Another far out planet with an orbit which gets it no nearer the sun than Neptune was discovered by astronomers in Andalucia, Spain, in March 2003. This is now found to be possibly larger than Pluto.

    Certainly it is longer along its longest axis. It was found to rotate once every 3.9 hours. This makes it the fastest rotation in the solar system known so far and has given it a shape like a squashed rugger ball - as in picture.

    Its density is 2.5 times that of ice and it reflects as brightly as white snow. Two moons found so far, both unusually orbiting on different planes around this strange planet.

    2008 - it was finally decided to call this dwarf planet Haumea, after the goddess of childbirth and fertility in Hawaiian mythology. This was the name chosen by Mike Brown who had argued that he had discovered the planet two days earlier than Ortiz.

    Haumea joins Pluto, Eris and Makemake as the only known 'plutoids', a term devised by the IAU to describe Pluto-like objects beyond Neptune.

    The cigar-shaped Haumea is nearly the same size as Pluto on its long axis. Haumea spins end over end every four hours, making it one of the fastest spinning objects in the solar system.

    This spin seems to come from a dramatic crash billions of years ago with another object in the distant Kuiper Belt, a ring of icy bodies beyond Neptune. That collision seems to have created Haumea's two moons, and at least 7 other icy descendents with the same orbit around the Sun, Brown says.

    The IAU has credited Brown's team as the discoverer of Haumea's moons. These have been named Hi'iaka and Namaka after two of Haumea's children, which are said to have formed from parts of her body.

    Because of the dispute over who found the planet first, the name of the discoverer has been left blank in the IAU listing.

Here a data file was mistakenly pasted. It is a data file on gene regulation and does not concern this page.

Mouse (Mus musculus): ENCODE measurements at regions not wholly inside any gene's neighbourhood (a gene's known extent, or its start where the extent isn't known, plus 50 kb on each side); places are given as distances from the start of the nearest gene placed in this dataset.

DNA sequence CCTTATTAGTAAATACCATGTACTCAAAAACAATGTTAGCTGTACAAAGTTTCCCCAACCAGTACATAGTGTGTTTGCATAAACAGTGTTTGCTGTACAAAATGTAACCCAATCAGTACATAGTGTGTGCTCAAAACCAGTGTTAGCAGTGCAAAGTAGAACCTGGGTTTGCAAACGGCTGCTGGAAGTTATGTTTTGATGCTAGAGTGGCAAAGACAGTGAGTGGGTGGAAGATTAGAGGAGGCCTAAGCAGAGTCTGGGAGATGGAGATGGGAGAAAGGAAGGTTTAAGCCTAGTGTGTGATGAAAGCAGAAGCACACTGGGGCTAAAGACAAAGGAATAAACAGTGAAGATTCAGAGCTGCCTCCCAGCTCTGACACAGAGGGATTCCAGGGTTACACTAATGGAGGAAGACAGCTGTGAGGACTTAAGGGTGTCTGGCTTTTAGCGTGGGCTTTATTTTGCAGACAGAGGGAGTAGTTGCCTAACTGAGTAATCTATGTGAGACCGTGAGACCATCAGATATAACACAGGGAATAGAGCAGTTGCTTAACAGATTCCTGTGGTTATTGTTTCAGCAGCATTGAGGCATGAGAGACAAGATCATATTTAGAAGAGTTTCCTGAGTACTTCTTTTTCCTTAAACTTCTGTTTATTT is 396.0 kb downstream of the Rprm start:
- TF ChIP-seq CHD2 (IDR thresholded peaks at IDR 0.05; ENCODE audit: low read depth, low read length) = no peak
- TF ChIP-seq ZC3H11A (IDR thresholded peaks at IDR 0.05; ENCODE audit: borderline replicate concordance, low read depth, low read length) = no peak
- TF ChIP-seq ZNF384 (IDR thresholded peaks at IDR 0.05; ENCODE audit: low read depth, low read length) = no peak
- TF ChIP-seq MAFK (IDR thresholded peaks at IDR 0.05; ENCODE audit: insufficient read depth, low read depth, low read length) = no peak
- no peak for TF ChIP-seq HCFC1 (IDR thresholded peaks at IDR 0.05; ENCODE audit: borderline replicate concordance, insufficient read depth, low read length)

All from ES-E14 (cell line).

2003UB313 Eris

    first unofficially called Xena, was discovered in October 2003 from the Palomar Observatory, California. It is bigger than Pluto, is 97 times further from the sun than the Earth is, so even further out than Sedna. It is covered in methane ice, which makes it very bright, and at its present distance from the sun is a chilly 30 degrees above absolute zero.

    It was claimed by Mike Brown of Caltech, Pasadena, Caliornia, as the "tenth planet" and to be called Xena.

    Xena was found to have its own moon - which was unofficially named Gabrielle. The names came from an American series called Xena warrior princess - Gabrielle was her sidekick.

    It was the discovery of this planet about the same size as Pluto that had prompted the debate and redefinition of planets.

    Xena is now classified under the new definitions as a dwarf planet and Gabrielle as a moon. And from 14 September 2006, Xena and Gabrielle received their official names, both suggested by their discoverer:
    Eris, for the dwarf planet formerly known as 2003 UB313 (Xena). In Greek mythology, Eris caused a fight over a golden apple, which led to the Trojan War - she is the goddess of discord - appropiate seeing the discovery of this planet led to a complete re-definition of the solar system.

    The moon is called Dysnomia, goddess of lawlessness and Eris's daughter in Greek mythology.

    Eris is 3 times further from the Sun than Pluto. In November 2010, it was measured during a stellar occultation, and is the results were announced in October, 2011. Its diameter is estimated at around 2,326 km, which makes it a little bigger than Pluto. Its density of around 2.52 grams per cubit centimetres makes it much denser than Pluto, so it must be mostly rock. Its surface is largely covered with methane ice, and it is seen as grey in colour. It takes 557 years to orbit the Sun.


    On Dec. 13, an object half the mass of Pluto was discovered, orbiting twice as far from the Sun as Neptune.

    The faraway world is catalogued as 2004 XR 190 and known temporarily as Buffy. It was discovered as part of the Legacy Survey on the Canada France Hawaii Telescope.

    Buffy never gets closer than 52 astronomical units (AU) from the Sun. Neptune is 30 AU from the Sun. Pluto ranges from 30 to 50 AU.

    What makes Buffy special is its nearly circular path, which extends out to just 62 AU.

    Most other known KBOs are on highly elliptical orbits and off-center orbits, typically coming to within 38 AU of the Sun and then soaring out beyond 50 AU. Theory suggests Neptune has acted on them like a gravitational slingshot to produce these eccentric paths. Buffy's orbit is puzzling.

    2005 FY9 - Makemake